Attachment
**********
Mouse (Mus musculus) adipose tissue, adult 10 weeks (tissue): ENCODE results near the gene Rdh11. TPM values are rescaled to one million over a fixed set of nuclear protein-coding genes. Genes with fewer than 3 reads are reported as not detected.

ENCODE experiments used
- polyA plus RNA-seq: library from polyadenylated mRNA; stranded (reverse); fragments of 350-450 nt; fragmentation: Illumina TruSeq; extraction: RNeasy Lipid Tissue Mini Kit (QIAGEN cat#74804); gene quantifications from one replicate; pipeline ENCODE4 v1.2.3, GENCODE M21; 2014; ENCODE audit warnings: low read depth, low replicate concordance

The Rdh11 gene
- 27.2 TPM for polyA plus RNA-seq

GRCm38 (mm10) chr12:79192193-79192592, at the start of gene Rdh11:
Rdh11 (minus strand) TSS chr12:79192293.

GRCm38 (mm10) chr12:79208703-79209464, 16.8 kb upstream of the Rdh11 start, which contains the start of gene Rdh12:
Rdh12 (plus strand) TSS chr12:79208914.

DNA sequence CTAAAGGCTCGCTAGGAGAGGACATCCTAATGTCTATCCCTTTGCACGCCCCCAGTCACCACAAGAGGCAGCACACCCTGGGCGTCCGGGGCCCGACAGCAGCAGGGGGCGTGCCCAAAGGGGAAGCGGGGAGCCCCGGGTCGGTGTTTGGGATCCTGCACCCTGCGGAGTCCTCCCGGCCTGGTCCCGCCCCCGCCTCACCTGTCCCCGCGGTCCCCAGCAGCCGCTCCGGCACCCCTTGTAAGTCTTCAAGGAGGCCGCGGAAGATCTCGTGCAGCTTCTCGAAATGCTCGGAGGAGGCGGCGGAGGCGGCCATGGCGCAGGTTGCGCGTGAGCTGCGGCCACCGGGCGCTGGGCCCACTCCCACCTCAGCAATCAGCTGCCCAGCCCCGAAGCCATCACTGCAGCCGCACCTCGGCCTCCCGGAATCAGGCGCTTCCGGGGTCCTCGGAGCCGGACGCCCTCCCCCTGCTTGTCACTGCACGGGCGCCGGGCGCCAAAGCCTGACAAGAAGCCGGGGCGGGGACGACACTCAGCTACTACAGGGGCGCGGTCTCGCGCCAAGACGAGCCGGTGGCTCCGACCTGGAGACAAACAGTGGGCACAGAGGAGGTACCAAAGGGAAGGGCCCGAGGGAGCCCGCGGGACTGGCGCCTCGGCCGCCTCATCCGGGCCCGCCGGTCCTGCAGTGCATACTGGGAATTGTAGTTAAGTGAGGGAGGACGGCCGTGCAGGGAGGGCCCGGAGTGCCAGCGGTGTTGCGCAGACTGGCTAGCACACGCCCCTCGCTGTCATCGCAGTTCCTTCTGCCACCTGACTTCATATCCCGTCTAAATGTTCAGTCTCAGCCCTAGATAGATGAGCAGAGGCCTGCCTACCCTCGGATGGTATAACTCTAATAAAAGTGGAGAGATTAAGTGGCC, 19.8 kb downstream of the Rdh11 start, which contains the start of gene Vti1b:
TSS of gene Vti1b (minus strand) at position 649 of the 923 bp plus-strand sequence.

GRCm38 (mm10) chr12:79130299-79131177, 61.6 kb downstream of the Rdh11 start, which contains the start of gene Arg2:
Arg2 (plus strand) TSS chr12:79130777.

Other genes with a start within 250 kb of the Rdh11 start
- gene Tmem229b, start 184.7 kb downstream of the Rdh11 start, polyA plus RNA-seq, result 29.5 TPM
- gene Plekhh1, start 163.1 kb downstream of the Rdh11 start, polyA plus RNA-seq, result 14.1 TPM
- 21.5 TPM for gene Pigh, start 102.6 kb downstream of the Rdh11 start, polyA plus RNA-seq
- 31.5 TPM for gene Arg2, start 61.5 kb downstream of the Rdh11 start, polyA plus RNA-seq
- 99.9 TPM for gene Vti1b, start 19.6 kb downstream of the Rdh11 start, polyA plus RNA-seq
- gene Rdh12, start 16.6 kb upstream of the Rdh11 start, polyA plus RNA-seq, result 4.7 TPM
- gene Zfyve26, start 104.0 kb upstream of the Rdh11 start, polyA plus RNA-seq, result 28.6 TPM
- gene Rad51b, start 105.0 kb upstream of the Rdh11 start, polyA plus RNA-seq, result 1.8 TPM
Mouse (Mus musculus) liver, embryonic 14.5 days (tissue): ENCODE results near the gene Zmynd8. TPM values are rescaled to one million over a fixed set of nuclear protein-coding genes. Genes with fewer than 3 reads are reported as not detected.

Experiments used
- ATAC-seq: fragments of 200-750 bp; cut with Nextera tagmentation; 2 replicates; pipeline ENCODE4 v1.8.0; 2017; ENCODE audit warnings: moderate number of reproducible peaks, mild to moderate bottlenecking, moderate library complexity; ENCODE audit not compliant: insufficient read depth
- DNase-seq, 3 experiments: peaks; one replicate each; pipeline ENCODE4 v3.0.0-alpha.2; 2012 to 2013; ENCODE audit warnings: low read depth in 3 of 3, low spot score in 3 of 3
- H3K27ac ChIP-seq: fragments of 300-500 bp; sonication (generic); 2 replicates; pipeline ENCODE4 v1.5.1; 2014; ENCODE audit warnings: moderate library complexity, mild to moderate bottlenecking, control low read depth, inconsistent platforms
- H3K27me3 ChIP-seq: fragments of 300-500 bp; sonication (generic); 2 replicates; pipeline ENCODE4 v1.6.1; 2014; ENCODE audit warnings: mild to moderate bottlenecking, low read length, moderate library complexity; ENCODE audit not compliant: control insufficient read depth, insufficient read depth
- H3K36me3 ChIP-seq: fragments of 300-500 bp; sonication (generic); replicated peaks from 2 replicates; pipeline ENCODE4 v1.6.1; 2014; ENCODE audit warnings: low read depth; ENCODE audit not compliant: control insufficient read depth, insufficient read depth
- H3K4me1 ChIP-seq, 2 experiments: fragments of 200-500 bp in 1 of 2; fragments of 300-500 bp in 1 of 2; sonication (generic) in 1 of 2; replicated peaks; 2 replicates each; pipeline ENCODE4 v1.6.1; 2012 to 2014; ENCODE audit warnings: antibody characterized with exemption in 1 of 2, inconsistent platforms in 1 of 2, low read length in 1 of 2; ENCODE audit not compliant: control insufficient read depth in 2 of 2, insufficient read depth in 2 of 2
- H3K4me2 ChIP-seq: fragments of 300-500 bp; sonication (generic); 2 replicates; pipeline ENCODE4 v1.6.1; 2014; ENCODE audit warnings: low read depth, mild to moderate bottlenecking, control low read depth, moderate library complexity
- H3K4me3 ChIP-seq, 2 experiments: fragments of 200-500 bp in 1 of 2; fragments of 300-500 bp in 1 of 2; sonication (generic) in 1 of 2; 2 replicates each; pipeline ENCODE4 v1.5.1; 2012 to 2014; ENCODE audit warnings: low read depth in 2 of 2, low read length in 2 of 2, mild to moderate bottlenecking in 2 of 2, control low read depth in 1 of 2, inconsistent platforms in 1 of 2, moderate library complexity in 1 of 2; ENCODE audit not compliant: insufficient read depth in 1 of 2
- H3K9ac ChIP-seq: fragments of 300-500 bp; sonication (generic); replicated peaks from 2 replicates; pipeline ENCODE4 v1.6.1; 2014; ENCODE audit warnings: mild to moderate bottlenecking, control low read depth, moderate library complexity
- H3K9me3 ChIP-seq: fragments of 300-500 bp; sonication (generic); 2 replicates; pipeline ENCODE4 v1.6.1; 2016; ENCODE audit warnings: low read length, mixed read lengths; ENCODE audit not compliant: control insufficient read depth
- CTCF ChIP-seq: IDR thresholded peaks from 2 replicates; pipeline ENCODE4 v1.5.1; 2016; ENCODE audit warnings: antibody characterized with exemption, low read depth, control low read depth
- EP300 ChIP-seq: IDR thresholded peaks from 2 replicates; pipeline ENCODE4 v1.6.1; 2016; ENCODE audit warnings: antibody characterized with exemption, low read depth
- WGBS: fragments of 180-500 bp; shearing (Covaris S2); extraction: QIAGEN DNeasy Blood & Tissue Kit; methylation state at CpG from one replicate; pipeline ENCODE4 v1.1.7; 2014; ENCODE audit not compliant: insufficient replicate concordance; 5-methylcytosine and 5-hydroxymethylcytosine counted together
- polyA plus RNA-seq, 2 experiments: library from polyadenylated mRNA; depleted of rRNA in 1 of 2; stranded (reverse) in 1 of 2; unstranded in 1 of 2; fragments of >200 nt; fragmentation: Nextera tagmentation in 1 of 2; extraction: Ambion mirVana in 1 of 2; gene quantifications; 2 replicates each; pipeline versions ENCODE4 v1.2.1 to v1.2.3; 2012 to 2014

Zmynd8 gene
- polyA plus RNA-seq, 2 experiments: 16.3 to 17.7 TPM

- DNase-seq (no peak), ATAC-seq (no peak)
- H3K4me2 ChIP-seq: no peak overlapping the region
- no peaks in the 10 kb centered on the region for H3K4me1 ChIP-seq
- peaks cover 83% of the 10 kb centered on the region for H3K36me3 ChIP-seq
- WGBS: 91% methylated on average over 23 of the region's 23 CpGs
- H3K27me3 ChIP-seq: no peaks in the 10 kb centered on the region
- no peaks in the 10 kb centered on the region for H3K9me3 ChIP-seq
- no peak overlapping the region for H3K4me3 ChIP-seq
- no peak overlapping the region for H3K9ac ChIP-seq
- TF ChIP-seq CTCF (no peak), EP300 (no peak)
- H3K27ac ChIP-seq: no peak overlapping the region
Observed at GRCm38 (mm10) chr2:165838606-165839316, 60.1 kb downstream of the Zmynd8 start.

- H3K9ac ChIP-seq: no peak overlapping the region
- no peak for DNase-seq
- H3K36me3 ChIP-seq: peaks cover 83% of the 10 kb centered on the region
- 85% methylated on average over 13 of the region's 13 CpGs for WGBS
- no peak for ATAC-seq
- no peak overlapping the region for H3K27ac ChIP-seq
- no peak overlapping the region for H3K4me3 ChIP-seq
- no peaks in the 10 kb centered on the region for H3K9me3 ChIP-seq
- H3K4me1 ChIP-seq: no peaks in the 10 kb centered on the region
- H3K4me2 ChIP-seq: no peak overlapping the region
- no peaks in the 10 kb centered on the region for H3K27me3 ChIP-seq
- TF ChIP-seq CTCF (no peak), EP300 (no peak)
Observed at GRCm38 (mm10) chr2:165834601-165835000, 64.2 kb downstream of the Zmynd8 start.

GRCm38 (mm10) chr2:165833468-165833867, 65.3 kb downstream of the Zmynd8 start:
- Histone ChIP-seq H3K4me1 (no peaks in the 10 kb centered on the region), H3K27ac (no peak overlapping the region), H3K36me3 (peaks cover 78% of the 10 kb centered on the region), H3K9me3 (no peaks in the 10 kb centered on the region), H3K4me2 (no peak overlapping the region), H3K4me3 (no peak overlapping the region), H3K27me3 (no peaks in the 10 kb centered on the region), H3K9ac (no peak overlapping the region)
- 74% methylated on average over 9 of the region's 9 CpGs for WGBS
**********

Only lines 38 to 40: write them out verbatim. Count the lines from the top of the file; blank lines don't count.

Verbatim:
- polyA plus RNA-seq, 2 experiments: library from polyadenylated mRNA; depleted of rRNA in 1 of 2; stranded (reverse) in 1 of 2; unstranded in 1 of 2; fragments of >200 nt; fragmentation: Nextera tagmentation in 1 of 2; extraction: Ambion mirVana in 1 of 2; gene quantifications; 2 replicates each; pipeline versions ENCODE4 v1.2.1 to v1.2.3; 2012 to 2014

Zmynd8 gene
- polyA plus RNA-seq, 2 experiments: 16.3 to 17.7 TPM